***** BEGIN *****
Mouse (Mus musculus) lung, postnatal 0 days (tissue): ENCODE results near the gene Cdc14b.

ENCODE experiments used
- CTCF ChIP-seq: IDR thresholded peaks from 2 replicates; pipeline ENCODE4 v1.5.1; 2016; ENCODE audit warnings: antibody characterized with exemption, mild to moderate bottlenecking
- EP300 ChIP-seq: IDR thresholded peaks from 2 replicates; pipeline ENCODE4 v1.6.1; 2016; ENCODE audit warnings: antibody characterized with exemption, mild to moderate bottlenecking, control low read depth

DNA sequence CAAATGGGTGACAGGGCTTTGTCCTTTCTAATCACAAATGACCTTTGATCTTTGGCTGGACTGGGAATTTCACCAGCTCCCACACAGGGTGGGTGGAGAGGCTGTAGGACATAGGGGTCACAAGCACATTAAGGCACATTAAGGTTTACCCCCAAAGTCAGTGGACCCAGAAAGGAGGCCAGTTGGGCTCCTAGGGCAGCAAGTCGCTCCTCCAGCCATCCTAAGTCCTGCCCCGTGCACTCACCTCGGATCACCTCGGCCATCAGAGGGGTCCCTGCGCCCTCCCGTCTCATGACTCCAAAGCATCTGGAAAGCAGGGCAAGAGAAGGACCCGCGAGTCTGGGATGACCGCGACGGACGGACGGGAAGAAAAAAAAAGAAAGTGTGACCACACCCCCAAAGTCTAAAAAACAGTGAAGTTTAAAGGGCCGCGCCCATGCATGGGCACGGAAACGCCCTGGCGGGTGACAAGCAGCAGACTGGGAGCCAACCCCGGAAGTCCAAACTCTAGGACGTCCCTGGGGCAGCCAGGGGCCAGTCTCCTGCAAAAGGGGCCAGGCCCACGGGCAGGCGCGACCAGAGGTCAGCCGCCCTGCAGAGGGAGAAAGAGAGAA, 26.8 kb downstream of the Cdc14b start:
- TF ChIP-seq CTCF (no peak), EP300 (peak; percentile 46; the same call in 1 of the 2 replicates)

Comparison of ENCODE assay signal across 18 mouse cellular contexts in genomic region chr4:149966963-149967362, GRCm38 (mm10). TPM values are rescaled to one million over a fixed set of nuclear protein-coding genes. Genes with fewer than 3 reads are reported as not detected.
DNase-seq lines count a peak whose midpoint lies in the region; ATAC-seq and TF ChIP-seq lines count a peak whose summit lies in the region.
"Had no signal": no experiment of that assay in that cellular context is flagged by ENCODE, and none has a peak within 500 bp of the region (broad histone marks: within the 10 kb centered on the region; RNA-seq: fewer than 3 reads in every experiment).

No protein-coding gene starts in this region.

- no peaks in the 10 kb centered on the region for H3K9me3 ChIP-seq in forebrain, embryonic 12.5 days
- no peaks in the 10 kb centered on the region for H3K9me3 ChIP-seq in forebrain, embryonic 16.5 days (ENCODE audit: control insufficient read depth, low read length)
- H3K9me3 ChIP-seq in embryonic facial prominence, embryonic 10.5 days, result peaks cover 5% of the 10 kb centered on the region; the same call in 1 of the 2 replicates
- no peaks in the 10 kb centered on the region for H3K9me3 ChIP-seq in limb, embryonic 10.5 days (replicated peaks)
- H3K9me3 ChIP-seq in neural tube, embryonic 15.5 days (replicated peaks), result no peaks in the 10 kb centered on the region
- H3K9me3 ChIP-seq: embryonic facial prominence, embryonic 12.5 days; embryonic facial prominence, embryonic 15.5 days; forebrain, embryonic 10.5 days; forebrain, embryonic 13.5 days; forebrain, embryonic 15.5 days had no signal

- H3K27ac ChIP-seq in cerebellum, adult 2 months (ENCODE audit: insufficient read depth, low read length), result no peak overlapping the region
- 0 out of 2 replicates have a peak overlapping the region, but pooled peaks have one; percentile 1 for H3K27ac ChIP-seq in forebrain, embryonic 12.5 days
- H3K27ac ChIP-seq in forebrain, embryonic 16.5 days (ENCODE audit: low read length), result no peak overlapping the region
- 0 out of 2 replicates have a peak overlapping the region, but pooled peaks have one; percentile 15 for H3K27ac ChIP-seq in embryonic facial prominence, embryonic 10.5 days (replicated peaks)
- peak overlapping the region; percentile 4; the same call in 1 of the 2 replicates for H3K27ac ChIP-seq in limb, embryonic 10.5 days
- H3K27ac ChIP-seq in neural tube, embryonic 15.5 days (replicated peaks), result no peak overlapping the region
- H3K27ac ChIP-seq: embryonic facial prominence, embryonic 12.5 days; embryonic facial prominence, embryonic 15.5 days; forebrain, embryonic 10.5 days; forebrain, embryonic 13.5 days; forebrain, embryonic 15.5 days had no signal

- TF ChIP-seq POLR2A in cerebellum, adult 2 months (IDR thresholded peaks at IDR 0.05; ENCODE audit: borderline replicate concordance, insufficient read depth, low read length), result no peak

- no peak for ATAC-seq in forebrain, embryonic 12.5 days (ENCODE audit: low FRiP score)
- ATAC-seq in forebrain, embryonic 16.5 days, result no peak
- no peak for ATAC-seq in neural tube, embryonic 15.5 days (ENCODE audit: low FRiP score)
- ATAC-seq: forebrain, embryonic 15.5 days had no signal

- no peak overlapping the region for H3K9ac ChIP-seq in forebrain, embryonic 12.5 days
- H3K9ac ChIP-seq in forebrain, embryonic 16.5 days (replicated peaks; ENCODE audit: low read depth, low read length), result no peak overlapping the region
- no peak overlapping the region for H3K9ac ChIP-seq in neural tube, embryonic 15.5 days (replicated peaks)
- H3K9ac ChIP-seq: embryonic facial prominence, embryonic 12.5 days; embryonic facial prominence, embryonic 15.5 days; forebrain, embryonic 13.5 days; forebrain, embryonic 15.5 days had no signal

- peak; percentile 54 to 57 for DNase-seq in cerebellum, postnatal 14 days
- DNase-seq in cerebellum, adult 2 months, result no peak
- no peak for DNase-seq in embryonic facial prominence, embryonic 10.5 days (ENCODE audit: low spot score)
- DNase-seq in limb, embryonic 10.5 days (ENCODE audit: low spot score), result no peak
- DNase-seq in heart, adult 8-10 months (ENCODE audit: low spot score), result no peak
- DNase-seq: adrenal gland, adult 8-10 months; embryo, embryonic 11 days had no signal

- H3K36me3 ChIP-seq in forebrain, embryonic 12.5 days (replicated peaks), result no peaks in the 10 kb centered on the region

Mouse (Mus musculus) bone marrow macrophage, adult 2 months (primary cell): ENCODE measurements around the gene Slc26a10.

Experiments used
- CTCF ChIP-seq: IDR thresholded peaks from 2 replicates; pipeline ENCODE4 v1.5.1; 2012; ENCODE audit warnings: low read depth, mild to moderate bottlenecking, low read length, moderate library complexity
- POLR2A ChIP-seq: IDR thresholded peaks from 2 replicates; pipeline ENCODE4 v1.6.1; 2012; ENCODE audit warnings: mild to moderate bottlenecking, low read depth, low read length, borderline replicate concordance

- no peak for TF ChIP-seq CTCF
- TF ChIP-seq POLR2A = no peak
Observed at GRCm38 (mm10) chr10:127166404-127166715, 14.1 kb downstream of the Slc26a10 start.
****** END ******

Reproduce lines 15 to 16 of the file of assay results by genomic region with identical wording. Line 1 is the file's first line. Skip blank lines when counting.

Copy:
- H3K9me3 ChIP-seq in neural tube, embryonic 15.5 days (replicated peaks), result no peaks in the 10 kb centered on the region
- H3K9me3 ChIP-seq: embryonic facial prominence, embryonic 12.5 days; embryonic facial prominence, embryonic 15.5 days; forebrain, embryonic 10.5 days; forebrain, embryonic 13.5 days; forebrain, embryonic 15.5 days had no signal